…is that I like it. No, I love it. I’m a foodie, through and through.
You may be wondering why this is important – why it’s worth mentioning. I tell you I love food because it’s almost taboo for a plus-size woman to admit such a thing. We’re supposed to say things like “we’re naturally big boned” or “I would be skinny if I could but my metabolism is slow,” or “I have a fat gene.” Granted, bone structure and metabolism certainly have a lot to do with genetics. Chances are if both your parents are tall and broad shouldered, you will be tall and broad shouldered. But a fat gene? No no.
I don’t have a fat gene. The term “fat gene” isn’t even a scientifically proven thing. My father’s side of the family is tall and big-boned. My mother’s side is Colombian and stereotypically short and thin, albeit that curvy type of thin Sofia Vergara and Shakira have going on. I have a cousin with a body just like Shakira’s and for the majority of my adolescence I wanted to pull one of those “Freaky Friday” switches, only instead of turning into my mother like Lindsay Lohan (pre-psychotic-break) did, I would turn into my cousin. Point is, I have my dad’s side’s height and bones and my mom’s side’s curves. But if genes were solely responsible for my body, I wouldn’t be pudgy; I’d simply be tall and curvaceous. Not skinny but not big. But they aren’t solely responsible for my body.
Like I said, I love food.
It’s funny that people are ashamed of saying that – sometimes because they don’t want to admit that they’re heavy because of their own doing, due to the fact that we are conditioned to think being heavy is wrong, and sometimes perhaps because over-eating is considered a sin (i.e. gluttony). We’re told it’s immoral; we’re told to think of the thousands, if not millions, of suffering, starving human beings out there. But I find that an utter contradiction: “people are starving, so instead of enjoying the food we are lucky to have, let’s turn our noses up and crash diet; let’s be totally ungrateful for what we have because other’s don’t have it; let’s throw out enough food on a daily basis to probably feed an entire African country,” and I am sure if you add up the amount of food American households and businesses alone dispose of unnecessarily, that’d solve a chunk, no pun intended, of the world’s famine. Does any of that make sense to you – because to me, it’s repulsive?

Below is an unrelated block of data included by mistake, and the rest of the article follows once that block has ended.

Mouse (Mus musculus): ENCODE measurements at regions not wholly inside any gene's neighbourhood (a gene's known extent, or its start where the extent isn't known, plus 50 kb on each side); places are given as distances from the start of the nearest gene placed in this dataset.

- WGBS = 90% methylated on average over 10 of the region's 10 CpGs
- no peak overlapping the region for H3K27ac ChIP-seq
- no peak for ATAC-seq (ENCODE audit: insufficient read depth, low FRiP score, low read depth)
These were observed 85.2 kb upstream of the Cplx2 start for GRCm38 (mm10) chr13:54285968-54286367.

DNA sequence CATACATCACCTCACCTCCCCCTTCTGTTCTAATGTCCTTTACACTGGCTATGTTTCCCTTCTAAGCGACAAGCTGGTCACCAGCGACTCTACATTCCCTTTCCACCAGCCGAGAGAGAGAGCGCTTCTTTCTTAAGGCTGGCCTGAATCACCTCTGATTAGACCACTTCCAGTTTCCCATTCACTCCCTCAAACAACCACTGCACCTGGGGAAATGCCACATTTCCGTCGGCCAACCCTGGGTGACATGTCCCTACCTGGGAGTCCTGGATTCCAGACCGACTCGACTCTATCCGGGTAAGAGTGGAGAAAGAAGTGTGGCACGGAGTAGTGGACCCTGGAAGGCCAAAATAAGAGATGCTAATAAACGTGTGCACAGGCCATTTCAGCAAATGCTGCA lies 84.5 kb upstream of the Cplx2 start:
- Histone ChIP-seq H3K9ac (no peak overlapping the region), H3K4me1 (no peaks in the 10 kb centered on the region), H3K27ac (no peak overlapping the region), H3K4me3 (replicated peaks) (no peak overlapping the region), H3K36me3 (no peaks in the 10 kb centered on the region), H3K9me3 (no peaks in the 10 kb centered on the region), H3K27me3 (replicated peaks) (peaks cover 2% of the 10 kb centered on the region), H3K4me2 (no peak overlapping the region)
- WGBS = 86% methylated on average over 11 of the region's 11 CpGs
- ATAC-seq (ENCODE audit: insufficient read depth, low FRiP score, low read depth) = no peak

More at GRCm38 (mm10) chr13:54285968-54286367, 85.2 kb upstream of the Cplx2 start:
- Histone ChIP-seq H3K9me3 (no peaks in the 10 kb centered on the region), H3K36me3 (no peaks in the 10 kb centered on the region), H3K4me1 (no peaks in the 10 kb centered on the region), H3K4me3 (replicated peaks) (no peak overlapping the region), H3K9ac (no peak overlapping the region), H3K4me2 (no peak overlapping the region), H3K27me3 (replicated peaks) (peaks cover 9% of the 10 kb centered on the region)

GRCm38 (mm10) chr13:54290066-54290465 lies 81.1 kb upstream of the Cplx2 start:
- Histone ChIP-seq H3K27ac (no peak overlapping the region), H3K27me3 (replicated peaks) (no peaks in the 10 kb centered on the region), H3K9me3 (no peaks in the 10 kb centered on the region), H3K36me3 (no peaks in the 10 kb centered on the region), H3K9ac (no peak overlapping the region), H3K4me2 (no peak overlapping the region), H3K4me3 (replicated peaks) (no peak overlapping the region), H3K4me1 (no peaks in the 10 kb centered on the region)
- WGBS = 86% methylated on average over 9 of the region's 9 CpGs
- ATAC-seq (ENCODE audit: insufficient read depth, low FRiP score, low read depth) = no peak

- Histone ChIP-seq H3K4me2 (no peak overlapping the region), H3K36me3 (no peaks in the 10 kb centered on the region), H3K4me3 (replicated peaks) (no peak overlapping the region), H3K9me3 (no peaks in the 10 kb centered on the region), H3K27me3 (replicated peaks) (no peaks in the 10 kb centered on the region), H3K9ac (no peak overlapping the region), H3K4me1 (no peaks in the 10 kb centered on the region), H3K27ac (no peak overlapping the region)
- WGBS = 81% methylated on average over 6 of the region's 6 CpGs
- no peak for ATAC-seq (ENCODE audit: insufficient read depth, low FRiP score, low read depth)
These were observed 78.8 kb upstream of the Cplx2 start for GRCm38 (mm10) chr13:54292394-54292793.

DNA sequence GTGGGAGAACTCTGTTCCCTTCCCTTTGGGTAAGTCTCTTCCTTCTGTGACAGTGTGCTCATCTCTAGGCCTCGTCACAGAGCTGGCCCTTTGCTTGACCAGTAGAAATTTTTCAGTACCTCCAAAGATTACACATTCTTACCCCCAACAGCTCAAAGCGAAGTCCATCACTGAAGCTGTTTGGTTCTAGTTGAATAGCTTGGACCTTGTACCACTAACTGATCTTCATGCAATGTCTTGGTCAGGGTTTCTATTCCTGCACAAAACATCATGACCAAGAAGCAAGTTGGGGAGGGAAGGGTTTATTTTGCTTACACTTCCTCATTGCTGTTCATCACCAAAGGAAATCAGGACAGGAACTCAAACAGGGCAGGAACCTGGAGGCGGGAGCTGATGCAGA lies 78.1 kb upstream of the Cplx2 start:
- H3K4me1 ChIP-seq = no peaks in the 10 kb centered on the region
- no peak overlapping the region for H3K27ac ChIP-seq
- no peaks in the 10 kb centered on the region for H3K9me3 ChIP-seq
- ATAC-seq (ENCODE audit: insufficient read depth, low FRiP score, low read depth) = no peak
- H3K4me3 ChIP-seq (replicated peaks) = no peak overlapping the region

If you want to help the world’s impoverished, famine-stricken men, women and children, the way to do it is not by starving yourself. It’s not by throwing out food. By all means, donate, give, join a charity. But don’t be ungrateful for what you have – and the truth as I see it is that disposing of perfectly good food or refusing to eat or being pretentious about what you do eat is churlish.
I was brought up in a Catholic household, and we had to memorize the seven deadly sins at CCD, or Sunday school. There were many things wrong with CCD. For instance, I remember being told that all Jews were destined to hell, and when a classmate pointed out that Jesus was Jewish, the instructor threw the kid out of the class. I remember the day we learned the seven deadly sins, and I asked that same instructor whether she ever over-ate. She said no. I then asked, “What about on Thanksgiving or Christmas?” because what person with the means or a big family really doesn’t over-eat on those holidays? She also threw me out of the class, which made me think she probably did over-eat on Thanksgiving and Christmas but wouldn’t admit it because obviously eating too much is a big terrible awful.
I met a girl this past weekend though that gave me hope. She was plus-size and if you asked a doctor or tested her BMI, she’d probably be on the obese to morbidly obese spectrum. And she was one of the most confident, beautiful and lovely people I’ve ever met. She proudly said she loved food; she proudly admitted that in actuality she does over-eat; she proudly demonstrated love for herself and her body. Like I said, she gave me hope. We had this conversation about over-eating, about the hypocrisy of not eating when so many out there can’t. She understood. She’s one of the few people I’ve met who has understood. So to her I say thanks, and that I hope someday more people will open their eyes to these truths that she is lucky enough to see.
P.S. The photo featured here is of Nancy Upton. You may remember her as the clever plus-size gal who entered American Apparel’s plus-size model search back in 2011 to make ironic commentary. AA’s search, which called for “full-sized fannies” and “bootyful models” was highly sexist and derogatory, so Nancy entered photos of herself chowing down high-calorie foods, with the headline, “I’m a size 12. I just can’t stop eating.” She actually won the contest, but the retailer stripped her of first place. Her photos were meant to protest this idea that all fat women are piggish over-eaters. And she was right. I fully recognize that not all women of my size or larger are big because they over-eat. However, my messages from above stand. Loving food, letting yourself enjoy food, should be givens when so many people can’t.
But to see more of Nancy’s photos, which I do think are aesthetically amazing and bad ass, click here.